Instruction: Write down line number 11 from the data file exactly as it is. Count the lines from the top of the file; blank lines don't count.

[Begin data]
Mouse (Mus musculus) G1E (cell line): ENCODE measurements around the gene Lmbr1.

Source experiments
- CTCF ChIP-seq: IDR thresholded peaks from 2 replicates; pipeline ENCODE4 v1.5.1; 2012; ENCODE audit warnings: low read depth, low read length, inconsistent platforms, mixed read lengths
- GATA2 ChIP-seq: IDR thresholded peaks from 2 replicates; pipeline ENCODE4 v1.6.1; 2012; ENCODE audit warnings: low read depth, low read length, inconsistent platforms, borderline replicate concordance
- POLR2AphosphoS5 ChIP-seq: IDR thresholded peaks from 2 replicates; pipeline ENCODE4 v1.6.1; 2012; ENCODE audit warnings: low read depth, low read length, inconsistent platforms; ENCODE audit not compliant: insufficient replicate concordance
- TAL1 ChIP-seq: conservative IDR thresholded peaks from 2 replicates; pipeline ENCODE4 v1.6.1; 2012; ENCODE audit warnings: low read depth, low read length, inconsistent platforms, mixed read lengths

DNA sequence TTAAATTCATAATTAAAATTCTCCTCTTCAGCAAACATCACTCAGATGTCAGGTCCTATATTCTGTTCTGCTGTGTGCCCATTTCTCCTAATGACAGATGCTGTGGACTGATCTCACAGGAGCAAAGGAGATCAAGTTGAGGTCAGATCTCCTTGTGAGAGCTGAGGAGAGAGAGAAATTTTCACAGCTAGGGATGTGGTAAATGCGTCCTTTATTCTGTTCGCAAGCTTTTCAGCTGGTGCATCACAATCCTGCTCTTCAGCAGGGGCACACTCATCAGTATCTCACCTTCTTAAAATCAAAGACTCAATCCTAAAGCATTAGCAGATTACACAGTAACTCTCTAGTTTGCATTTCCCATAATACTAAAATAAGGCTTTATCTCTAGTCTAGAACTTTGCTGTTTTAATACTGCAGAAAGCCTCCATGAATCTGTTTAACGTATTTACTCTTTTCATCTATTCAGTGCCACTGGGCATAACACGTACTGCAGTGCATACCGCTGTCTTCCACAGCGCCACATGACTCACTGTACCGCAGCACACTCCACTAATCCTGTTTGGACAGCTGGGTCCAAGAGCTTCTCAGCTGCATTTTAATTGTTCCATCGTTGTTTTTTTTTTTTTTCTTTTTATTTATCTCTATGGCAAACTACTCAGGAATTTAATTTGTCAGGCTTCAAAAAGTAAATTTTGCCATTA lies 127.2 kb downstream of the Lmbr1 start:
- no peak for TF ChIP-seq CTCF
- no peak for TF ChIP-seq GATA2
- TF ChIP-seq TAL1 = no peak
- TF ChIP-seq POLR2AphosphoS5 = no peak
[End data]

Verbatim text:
- TF ChIP-seq POLR2AphosphoS5 = no peak